The Conservative-led government should wake up to the threat to our union posed by a 25 per cent reduction in the number of Members of Parliament that Wales sends to Westminster. The Conservative Party rightly and for a long time prided itself on being called the Conservative and Unionist Party.
Liberal Democrats, the heirs to Lloyd George, know in their hearts that it is not right to remove 25 per cent of Welsh Members from the House of Commons, with Wales bearing 20 per cent of the total reduction in the number of MPs for the whole United Kingdom. A few weeks ago saw the anniversary of the birth of Lloyd George. He loved Wales, her people and her language, and he would never have done anything to diminish her role in the United Kingdom.
The Government have made a case for special treatment for two parliamentary seats in Scotland, which will not be required to meet their ambition for seats of equal size. It has done the same for the Isle of Wight. Why, therefore, will the Government not consider that there is a case for special consideration for Wales? The Bill proposes that Wales should lose the largest number of MPs in percentage terms of any part of the United Kingdom: 20 per cent of the reduction for the entire country will come from Wales. In the interests of fairness, that cannot be right.
There is another important aspect of Wales that merits special consideration: the Welsh language. In five parliamentary constituencies-Ynys Môn, Arfon, Dwyfor Meirionnydd, Ceredigion and Carmarthen East and Dinefwr-Welsh is the first language of a majority of voters. Lewis Baston, a senior research fellow with Democratic Audit, has been much quoted in the debates that we have had in the House in recent days. In evidence to the Welsh Affairs Committee, he criticised the impact that a reduction of 10 seats would have on Welsh-speaking areas. He said:
“The Bill risks severely depleting the representation of Welsh-speaking areas in the UK Parliament”.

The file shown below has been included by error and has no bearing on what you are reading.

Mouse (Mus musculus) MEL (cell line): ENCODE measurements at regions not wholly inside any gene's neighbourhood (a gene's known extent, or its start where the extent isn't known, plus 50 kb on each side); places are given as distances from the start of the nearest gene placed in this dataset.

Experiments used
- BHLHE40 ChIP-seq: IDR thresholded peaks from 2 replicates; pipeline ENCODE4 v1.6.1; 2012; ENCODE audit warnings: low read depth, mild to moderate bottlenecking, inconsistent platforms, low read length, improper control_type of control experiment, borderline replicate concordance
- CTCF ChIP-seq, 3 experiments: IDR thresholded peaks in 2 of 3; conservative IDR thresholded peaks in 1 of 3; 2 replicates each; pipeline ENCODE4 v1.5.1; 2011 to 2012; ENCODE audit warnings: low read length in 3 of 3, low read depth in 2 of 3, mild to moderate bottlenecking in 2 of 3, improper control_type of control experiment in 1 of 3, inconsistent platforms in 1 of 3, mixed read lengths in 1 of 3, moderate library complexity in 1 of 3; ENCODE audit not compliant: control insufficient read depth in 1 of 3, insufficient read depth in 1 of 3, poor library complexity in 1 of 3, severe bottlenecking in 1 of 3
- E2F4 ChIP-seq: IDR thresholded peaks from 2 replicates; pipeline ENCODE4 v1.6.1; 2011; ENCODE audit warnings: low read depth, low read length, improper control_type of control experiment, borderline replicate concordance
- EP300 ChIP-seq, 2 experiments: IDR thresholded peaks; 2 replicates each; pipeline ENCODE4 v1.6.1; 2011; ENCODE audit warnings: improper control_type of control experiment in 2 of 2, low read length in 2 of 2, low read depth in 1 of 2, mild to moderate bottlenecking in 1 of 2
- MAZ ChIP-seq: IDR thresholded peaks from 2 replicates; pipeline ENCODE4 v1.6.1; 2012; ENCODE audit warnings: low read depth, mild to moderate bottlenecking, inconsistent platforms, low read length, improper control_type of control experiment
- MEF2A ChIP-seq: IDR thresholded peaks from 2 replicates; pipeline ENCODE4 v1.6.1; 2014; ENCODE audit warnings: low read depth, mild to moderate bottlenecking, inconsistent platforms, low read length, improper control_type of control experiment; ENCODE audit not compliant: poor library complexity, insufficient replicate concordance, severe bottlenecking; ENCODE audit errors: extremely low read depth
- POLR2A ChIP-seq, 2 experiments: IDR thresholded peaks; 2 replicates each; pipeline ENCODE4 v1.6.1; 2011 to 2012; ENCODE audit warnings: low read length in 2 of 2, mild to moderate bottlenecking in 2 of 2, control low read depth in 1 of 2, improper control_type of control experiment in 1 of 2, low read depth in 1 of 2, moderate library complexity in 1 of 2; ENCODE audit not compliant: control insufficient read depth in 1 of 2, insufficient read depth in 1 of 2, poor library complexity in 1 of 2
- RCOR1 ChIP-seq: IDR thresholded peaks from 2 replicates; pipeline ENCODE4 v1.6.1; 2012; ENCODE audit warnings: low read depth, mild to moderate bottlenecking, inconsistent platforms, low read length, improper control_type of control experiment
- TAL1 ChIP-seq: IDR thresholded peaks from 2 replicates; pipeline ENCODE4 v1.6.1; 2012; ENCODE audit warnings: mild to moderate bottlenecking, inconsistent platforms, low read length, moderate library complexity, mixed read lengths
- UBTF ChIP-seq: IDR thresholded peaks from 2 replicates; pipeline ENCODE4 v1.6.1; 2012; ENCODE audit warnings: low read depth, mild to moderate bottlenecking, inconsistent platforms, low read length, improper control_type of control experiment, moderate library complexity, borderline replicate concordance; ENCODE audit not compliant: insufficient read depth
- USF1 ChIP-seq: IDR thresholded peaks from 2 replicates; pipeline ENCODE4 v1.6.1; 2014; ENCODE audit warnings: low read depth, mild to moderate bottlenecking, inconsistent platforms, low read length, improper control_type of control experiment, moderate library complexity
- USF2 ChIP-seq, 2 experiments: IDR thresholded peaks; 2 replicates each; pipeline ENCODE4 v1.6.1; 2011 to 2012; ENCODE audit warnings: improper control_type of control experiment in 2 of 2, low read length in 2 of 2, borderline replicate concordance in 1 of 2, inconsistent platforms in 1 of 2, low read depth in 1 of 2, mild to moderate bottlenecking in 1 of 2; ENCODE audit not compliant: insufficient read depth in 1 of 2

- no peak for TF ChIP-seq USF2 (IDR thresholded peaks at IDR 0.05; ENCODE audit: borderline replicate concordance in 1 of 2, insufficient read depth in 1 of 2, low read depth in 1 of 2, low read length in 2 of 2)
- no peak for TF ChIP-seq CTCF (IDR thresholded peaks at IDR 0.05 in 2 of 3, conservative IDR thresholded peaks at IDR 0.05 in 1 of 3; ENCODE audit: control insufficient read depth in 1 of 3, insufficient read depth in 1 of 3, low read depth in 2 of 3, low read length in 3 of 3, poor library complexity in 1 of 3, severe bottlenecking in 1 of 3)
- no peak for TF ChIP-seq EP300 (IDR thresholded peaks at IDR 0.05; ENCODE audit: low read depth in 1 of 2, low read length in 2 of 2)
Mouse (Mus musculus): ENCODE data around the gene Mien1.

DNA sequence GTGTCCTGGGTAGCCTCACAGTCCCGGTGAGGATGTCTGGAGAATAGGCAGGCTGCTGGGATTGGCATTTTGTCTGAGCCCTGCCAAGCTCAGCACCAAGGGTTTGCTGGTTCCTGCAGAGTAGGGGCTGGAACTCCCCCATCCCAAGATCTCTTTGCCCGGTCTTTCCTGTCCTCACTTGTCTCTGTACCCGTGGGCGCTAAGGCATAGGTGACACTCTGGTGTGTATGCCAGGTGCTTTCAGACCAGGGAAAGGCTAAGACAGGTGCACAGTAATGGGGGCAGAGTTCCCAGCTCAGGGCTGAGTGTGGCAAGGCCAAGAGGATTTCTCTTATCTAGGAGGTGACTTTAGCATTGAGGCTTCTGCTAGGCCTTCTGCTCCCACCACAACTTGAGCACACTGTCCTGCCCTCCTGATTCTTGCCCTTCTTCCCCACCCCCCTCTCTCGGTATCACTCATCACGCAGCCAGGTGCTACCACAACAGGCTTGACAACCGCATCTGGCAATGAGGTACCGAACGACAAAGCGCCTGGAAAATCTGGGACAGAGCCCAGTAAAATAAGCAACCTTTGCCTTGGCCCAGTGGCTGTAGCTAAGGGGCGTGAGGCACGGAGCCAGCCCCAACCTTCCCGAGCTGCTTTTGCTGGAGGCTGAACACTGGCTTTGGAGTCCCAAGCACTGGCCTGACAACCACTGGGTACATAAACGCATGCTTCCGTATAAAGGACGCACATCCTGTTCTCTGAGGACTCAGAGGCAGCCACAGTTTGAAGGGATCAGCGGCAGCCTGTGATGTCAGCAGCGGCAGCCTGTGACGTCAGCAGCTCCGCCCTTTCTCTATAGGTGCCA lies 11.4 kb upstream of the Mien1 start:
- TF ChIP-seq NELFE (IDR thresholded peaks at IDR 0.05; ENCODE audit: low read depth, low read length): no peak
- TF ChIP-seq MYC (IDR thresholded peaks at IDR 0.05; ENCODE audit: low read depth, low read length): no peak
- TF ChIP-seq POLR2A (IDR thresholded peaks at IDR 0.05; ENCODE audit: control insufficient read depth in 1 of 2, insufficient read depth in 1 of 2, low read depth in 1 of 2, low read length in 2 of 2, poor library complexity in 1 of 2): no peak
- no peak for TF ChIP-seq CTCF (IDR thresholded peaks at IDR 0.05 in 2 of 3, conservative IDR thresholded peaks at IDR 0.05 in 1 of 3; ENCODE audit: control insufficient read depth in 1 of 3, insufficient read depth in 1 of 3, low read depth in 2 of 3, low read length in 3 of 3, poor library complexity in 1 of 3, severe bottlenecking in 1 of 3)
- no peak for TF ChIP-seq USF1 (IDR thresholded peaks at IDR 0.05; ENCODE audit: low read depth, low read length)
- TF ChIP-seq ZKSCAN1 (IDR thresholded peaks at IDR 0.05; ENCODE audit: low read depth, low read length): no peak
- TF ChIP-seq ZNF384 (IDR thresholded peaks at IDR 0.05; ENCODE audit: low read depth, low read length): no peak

Wales is the only part of the United Kingdom where some 20 per cent of the population speak two languages, Welsh and English. Surely that merits special consideration. If special consideration can be given to preserving two parliamentary constituencies in Scotland because of geographical, historical and community factors, surely Wales can be given special consideration. The same historical and community factors exist in Wales, on top of which there is the unique factor of the Welsh language, which is the first language for a majority of people in five parliamentary constituencies. Have the Government given any consideration to the fact that Wales is the only part of the United Kingdom where a second language is spoken by 20 per cent of the population? What thought has been given to ensuring that the sparsely populated areas of Wales are properly represented in Parliament?
Brecon and Radnor, the largest constiotuency in Wales, is another special case. The northernmost tip of that constituency is closer to the north Wales coast than it is to the southernmost tip of the constituency, and the southernmost tip of the constituency is closer to the south Wales coast than it is to the northernmost tip of the constituency. It is a huge area. It is conceivable, if the Bill is not altered, that there could be just two Members of Parliament representing an area from the Welsh/English border in the east to Cardigan Bay in the west: two Members from the Heads of the Valley Road in the south to the borders of Wrexham and the A55 in the north. At a stroke, the long-established community links between MPs and constituents would be lost. Rural MPs in Wales would have to travel great distances to see their constituents, and they would have to travel great distances to see them.We also face the loss of community-based representation across the Welsh valleys.
The Electoral Reform Society carried out an exercise redrawing the electoral map of Wales and reducing it to 30 parliamentary constituencies. In the case of my former constituency of Islwyn, it would put the community of Abercarn in the new constituency of Caerphilly. They are separated by two mountain chains and three rivers. It would put to the community of Cefn Fforest in the new constituency of Merthyr Tydfil, when it is not even in the same county.
Think of the south Wales Valleys as being like a hand. The valleys are the fingers, the palms are the cities of Newport, Cardiff and Swansea. There is movement from valleys to city for jobs, shopping and entertainment. The transport links, rail and road, are from valleys to city. There is very little cross-valley movement.
Throughout this debate, the Government and their supporters believe that fairness in representation in Parliament can be achieved only by constituencies of equal size. Why is that the only definition of fairness that they are prepared to admit to? The Union of the four nations of these islands, which has united us as one country for centuries, recognises that fairness means allowing the smaller nations to have a greater representation in Parliament than their population might justify. That sense of fairness and understanding is the glue that has held our Union together for these past centuries. Ensuring that Wales has at least 35 seats in the Commons will go a long way to protecting that Union.